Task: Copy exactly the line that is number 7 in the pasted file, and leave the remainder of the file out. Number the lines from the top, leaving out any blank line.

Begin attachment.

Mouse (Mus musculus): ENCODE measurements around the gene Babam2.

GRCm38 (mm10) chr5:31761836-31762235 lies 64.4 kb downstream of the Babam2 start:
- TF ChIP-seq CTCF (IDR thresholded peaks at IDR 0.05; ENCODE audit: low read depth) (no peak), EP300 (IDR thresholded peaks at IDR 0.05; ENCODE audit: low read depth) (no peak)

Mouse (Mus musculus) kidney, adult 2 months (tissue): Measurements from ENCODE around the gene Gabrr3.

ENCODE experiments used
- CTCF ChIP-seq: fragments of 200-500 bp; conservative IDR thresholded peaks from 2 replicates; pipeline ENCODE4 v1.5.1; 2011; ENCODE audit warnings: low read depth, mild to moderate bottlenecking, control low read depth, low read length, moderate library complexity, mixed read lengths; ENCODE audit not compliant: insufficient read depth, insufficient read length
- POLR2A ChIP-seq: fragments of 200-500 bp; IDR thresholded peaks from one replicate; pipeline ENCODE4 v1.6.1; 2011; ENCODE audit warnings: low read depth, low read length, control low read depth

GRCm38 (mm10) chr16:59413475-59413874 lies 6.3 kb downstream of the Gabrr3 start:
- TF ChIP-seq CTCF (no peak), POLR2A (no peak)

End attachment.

- POLR2A ChIP-seq: fragments of 200-500 bp; IDR thresholded peaks from one replicate; pipeline ENCODE4 v1.6.1; 2011; ENCODE audit warnings: low read depth, low read length, control low read depth